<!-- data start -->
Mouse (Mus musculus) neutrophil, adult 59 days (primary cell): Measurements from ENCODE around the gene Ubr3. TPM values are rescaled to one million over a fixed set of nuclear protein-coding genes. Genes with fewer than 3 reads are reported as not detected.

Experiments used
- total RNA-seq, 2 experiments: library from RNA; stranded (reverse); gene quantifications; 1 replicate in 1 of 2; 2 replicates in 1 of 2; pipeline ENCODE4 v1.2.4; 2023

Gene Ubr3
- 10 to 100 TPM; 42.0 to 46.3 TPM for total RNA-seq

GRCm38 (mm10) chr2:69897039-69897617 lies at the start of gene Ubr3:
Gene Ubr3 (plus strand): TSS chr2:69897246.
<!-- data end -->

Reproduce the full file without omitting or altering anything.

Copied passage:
Mouse (Mus musculus) neutrophil, adult 59 days (primary cell): Measurements from ENCODE around the gene Ubr3. TPM values are rescaled to one million over a fixed set of nuclear protein-coding genes. Genes with fewer than 3 reads are reported as not detected.

Experiments used
- total RNA-seq, 2 experiments: library from RNA; stranded (reverse); gene quantifications; 1 replicate in 1 of 2; 2 replicates in 1 of 2; pipeline ENCODE4 v1.2.4; 2023

Gene Ubr3
- 10 to 100 TPM; 42.0 to 46.3 TPM for total RNA-seq

GRCm38 (mm10) chr2:69897039-69897617 lies at the start of gene Ubr3:
Gene Ubr3 (plus strand): TSS chr2:69897246.